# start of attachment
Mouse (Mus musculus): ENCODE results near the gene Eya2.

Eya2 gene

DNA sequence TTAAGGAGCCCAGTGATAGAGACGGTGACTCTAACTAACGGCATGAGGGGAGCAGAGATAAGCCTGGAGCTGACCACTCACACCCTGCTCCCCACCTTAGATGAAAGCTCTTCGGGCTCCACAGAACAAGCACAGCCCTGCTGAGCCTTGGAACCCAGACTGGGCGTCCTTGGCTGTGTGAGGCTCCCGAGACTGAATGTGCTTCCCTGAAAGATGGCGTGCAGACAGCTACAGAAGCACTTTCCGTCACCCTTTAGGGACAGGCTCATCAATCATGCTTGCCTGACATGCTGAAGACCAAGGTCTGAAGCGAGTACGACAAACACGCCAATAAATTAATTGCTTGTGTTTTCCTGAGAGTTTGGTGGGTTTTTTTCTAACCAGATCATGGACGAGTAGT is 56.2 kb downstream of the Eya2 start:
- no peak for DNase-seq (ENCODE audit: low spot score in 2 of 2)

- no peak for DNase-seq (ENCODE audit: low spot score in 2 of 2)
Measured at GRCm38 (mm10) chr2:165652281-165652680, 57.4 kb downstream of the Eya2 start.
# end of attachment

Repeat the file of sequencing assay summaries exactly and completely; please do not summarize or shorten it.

Mouse (Mus musculus): ENCODE results near the gene Eya2.

Eya2 gene

DNA sequence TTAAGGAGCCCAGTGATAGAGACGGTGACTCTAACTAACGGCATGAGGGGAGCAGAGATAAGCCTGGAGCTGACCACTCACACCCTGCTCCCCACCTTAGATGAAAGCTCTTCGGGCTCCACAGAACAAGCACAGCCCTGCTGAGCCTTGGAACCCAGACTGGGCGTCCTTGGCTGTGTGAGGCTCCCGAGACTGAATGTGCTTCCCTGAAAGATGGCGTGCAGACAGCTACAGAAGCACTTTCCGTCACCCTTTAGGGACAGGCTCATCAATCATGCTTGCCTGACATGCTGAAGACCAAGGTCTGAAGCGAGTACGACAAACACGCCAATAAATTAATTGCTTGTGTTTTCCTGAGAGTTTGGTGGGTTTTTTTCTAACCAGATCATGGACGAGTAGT is 56.2 kb downstream of the Eya2 start:
- no peak for DNase-seq (ENCODE audit: low spot score in 2 of 2)

- no peak for DNase-seq (ENCODE audit: low spot score in 2 of 2)
Measured at GRCm38 (mm10) chr2:165652281-165652680, 57.4 kb downstream of the Eya2 start.